Somali mental health

100 1481Women from the Life Long Learning and Skills ESOL class
100 1481Women from the Life Long Learning and Skills ESOL class

The Somali Mental Health Project or Maan (meaning mind) started in 1992, following the Sheffield Somali Trauma Conference.

It aims to help people with mental illness, increase understanding of mental health issues and provide a bridge between services and the Somali community. Saeed Abdi, Team Leader at Maan, was interviewed for the Messenger.

Why do you think Somali people need this project?

“Somali people need access to services from the GP, to the consultant, to the specialist services. There are people in the Somali community who do not have enough English or enough information to understand what is available. We help with interpreting so they can understand what’s happening to them, and make sure other support is in place.”

Do people have problems because they have fled their country or are they caused by something here?

“Some problems are caused by trauma because of the loss of home, property and family members in Somalia. There are also problems that people have met here, like not speaking the language, poverty and unemployment. Mental health is about the health of the mind – everyday worries, from bills to looking after children, lead to anxiety. It can also be more serious. We often deal with very serious problems because the problem has not been dealt with early enough. Then there is khat, which is an issue in its own right.”

Mental illness affects many Somalis in Sheffield, not just men but also women and children. How do you find people who need help? How can we help the whole community?

“When I came to Sheffield, there were many projects for the Somali community but alot are not working now. We need more projects to address all our needs. We help with mental health problems but, if we see other issues like housing or immigration, we can sometimes help. If we can’t help, we make sure people get help from other services.”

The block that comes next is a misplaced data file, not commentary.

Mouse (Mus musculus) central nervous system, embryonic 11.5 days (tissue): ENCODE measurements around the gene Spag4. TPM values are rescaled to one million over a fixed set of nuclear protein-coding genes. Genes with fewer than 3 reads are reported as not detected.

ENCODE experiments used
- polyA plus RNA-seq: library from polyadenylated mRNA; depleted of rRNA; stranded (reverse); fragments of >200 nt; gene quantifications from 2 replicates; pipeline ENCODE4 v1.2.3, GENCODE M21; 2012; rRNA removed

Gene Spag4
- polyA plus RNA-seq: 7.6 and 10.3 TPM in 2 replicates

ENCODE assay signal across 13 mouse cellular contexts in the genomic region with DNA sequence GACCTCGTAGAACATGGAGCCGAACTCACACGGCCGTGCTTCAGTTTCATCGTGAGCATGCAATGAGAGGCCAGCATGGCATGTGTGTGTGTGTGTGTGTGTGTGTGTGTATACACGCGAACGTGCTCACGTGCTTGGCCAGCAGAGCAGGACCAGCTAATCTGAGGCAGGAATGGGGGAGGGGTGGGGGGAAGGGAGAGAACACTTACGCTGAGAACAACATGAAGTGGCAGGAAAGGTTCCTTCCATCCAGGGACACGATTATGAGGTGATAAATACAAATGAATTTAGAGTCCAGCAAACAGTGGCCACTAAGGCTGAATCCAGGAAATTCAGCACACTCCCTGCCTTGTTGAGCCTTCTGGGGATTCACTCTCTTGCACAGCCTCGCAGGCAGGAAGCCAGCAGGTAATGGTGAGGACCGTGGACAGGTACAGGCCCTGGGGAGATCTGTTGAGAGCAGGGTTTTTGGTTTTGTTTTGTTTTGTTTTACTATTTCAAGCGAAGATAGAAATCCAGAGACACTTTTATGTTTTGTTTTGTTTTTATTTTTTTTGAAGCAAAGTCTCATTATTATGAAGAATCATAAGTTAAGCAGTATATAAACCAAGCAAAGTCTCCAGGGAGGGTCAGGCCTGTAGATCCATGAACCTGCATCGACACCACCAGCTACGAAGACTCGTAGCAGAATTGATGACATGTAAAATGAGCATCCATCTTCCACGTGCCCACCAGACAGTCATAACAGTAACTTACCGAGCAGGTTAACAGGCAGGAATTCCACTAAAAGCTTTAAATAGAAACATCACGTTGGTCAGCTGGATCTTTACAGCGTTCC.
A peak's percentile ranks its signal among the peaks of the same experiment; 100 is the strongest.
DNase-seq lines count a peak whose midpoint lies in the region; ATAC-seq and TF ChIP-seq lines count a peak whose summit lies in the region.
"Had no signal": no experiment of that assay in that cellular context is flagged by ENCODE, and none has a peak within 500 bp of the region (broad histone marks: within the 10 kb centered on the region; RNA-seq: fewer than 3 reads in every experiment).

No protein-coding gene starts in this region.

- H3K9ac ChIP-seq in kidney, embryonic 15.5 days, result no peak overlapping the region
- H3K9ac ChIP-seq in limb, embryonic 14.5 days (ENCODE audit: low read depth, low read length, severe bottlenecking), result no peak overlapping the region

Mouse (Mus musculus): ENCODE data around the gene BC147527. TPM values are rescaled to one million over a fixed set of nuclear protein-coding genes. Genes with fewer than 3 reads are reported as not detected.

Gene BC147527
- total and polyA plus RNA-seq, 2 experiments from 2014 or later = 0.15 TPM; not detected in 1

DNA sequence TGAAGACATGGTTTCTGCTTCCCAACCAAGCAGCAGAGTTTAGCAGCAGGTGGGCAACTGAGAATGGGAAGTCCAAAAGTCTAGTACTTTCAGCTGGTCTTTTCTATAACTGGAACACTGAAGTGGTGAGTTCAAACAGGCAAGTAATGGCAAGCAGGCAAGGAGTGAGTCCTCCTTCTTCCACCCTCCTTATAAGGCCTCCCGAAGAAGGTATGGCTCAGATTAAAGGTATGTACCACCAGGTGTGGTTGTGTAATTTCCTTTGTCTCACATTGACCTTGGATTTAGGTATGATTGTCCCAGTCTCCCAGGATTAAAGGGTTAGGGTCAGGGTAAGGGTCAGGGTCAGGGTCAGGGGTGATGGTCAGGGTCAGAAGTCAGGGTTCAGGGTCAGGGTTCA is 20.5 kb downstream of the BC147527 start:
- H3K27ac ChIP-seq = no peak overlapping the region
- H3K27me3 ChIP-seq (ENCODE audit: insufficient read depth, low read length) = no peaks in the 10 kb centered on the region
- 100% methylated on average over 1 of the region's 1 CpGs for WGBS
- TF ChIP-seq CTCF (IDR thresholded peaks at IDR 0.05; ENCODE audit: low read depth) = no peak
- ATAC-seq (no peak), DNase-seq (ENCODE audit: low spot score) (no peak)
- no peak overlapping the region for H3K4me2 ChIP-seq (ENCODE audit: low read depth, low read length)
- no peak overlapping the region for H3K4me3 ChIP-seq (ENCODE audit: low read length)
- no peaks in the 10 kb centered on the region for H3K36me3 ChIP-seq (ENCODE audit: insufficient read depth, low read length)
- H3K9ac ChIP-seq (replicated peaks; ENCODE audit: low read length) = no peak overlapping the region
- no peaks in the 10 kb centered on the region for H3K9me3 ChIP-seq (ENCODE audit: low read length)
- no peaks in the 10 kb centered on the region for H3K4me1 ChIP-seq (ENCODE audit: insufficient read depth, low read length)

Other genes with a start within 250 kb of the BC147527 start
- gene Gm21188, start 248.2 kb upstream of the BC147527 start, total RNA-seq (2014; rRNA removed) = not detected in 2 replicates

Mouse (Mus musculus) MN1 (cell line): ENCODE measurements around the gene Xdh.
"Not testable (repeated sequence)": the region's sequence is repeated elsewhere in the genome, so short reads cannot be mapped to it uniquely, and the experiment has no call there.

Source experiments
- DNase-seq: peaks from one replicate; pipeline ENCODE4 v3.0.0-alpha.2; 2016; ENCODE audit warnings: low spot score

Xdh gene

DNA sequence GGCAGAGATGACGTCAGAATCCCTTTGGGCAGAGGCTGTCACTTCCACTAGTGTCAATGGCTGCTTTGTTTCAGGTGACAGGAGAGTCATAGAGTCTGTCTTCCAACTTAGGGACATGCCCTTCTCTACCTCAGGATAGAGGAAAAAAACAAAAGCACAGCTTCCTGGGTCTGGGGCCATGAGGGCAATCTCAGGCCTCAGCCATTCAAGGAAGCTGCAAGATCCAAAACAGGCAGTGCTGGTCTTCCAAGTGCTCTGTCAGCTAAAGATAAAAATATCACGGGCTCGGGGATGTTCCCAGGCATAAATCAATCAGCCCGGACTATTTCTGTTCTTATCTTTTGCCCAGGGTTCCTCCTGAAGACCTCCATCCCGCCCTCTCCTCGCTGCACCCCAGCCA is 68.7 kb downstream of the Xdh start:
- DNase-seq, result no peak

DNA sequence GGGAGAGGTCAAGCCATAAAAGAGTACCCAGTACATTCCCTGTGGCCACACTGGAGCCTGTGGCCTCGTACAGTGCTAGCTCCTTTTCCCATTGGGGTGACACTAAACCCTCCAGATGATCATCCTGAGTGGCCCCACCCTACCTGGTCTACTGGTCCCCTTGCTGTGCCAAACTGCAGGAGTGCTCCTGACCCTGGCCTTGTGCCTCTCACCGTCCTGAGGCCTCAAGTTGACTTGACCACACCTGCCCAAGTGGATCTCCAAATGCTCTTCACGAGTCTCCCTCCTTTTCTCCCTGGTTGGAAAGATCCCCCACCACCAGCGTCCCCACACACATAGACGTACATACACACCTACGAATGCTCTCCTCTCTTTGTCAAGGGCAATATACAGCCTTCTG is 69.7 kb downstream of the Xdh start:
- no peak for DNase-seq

“One of the problems we have in the community is that we hide mental health problems from each other and from the doctors. It’s only after a long time when something bad has happened that Maan comes to know about it.”

“The Somali community believe in ‘possession’ – when people see what they think is ‘madness’, they go to the mosque for help. Religion is important and does help but we must also see the doctor because they will help and medicine has helped many people.”

Anab Ali writes:

For most Somalis, English is a second language so the project helps with translations. They also help with housing, doctors, hospitals and sometimes even shopping. The project is very important because every society needs to look after its vulnerable people. The project now cares for 160 people.

Jawahir Said writes:

In our community, there are a lot of Somali men who seem to be depressed. I believe that the reason for this depression is the fact that they know that their lives are heading nowhere, so they start to drink and chew khat all the time. Depression is a common thing. Anybody can become depressed; it’s about how you deal with it and I don’t think that these men are educated enough to know how to deal with depression. They should be taught how to handle it and try to get their lives back because everybody needs a little help.

More information

To find out more about Maan (Somali Mental Health Project) contact 275 8556 or email:

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The content on this page was added to the website by Jamie Marriott on 2008-06-02 10:44:07.
The content of the page was last modified by Jamie Marriott on 2008-06-02 10:52:06.

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